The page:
Capital Markets

Mnuchin expected to be Trump’s Treasury secretary

Donald Trump has chosen Steven Mnuchin as his Treasury secretary, US media outlets reported on Tuesday, positioning the former Goldman Sachs banker to be the latest Wall Street veteran to receive a top administration post. Mr Mnuchin chairs both Dune Capital Management and Dune Entertainment Partners and has been a longtime business associate of Mr […]

Continue Reading


Financial system more vulnerable after Trump victory, says BoE

The US election outcome has “reinforced existing vulnerabilities” in the financial system, the Bank of England has warned, adding that the outlook for financial stability in the UK remains challenging. The BoE said on Wednesday that vulnerabilities that were already considered “elevated” have worsened since its last report on financial stability in July, in the […]

Continue Reading


Zoopla wins back customers from online property rival

Zoopla chief executive Alex Chesterman has branded rival OnTheMarket “a failed experiment”, and said that his property site was winning back customers at a record rate. OnTheMarket was set up last year, aiming to compete with Zoopla and Rightmove, the UK’s two biggest property portals. It allowed estate agents to list their properties more cheaply […]

Continue Reading


Hard-hit online lender CAN Capital makes executive changes

The biggest online lender to small businesses in the US has pulled down the shutters and put its top managers on a leave of absence, in the latest blow to an industry grappling with mounting fears over credit quality. Atlanta-based CAN Capital said on Tuesday that it had replaced a trio of senior executives, after […]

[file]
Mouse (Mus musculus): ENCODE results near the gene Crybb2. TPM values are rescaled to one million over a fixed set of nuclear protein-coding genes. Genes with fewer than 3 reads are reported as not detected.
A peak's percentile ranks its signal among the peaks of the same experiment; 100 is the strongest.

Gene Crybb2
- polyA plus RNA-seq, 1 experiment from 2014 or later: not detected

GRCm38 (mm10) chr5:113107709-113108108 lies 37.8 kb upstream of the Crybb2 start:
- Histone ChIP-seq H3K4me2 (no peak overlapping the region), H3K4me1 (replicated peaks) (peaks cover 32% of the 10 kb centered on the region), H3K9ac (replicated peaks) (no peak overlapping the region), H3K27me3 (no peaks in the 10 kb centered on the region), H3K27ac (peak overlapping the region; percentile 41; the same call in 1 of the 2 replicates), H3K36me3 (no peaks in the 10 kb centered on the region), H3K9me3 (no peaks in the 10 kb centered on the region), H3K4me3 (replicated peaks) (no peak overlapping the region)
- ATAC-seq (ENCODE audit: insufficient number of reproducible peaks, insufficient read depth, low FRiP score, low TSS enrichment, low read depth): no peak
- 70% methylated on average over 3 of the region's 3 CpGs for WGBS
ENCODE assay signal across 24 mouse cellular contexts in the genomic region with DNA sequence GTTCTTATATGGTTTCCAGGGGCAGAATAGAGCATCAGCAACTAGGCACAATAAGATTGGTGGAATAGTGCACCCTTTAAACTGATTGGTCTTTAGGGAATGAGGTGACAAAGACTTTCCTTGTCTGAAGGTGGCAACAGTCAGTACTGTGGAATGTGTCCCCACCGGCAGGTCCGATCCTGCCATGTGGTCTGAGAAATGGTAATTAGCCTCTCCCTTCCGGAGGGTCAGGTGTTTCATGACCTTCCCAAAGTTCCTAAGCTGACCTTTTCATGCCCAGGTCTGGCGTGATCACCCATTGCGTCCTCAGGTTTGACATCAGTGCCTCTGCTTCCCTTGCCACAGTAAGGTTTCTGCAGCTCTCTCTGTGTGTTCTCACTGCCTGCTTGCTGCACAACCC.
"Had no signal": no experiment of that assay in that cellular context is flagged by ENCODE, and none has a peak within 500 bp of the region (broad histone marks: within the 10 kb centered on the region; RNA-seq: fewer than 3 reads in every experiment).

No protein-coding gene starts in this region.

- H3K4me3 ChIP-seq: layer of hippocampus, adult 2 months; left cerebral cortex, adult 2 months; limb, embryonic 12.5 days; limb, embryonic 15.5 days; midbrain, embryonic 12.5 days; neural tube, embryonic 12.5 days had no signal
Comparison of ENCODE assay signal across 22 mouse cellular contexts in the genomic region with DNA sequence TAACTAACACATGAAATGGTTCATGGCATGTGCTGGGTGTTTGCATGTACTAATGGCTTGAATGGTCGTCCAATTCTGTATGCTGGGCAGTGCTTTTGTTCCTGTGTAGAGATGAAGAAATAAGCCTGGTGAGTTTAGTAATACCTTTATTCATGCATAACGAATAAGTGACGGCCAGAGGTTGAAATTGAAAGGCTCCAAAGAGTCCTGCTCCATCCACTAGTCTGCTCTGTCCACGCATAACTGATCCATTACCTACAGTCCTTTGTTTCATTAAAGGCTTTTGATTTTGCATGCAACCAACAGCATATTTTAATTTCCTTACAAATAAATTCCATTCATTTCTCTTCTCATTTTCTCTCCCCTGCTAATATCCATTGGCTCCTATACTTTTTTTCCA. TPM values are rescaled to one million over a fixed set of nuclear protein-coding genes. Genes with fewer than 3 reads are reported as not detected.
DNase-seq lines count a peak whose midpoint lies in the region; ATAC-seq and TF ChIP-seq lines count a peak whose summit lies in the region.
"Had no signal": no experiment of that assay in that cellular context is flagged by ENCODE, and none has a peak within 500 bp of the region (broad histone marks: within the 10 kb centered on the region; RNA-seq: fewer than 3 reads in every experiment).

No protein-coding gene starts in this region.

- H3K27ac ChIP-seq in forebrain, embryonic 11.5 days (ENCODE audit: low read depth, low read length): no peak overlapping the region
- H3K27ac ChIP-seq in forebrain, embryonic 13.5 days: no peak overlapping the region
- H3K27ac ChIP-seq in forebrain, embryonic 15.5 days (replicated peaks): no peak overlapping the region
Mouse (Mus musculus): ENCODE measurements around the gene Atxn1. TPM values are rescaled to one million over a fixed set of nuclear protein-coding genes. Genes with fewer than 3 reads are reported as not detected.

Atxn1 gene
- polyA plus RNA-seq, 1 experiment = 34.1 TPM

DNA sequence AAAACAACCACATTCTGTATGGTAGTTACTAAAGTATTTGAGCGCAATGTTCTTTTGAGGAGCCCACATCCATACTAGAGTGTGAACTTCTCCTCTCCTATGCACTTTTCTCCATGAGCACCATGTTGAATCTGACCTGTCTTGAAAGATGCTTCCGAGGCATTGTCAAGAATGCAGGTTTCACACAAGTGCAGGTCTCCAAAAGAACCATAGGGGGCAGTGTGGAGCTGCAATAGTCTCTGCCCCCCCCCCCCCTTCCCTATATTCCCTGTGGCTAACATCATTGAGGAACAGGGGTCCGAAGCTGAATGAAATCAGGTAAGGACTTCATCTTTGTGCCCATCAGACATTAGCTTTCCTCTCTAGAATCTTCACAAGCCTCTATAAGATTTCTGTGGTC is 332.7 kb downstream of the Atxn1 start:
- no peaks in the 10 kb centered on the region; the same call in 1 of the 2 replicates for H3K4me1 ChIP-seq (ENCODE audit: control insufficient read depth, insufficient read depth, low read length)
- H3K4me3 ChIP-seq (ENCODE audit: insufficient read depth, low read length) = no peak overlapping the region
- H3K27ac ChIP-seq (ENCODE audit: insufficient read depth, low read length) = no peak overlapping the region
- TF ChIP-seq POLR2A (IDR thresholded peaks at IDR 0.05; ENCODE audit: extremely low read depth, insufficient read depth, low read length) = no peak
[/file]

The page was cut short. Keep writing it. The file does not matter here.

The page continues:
Continue Reading


BoE stress tests: all you need to know

The Bank of England has released the results of its latest round of its annual banking stress tests and its semi-annual financial stability report this morning. Used to measure the resilience of a bank’s balance sheet in adverse scenarios, the stress tests measured the impact of a severe slowdown in Chinese growth, a global recession […]

Continue Reading

Categorized | Banks, Financial

Barclays in Qatar loan probe

Posted on January 31, 2013

UK authorities are probing an allegation that Barclays loaned Qatar money to invest in the bank as part of its cash call at the height of the financial crisis in 2008, which enabled the bank to avoid a UK government bailout.

While the terms of Barclays’ emergency fundraising have been under the scrutiny of the Financial Services Authority and the Serious Fraud Office since the summer – with a particular focus on fees paid for the deal – allegations over a loan to the Qataris is a new thread of the investigation. Two sources familiar with the situation have independently told the Financial Times of the investigation into the alleged loan.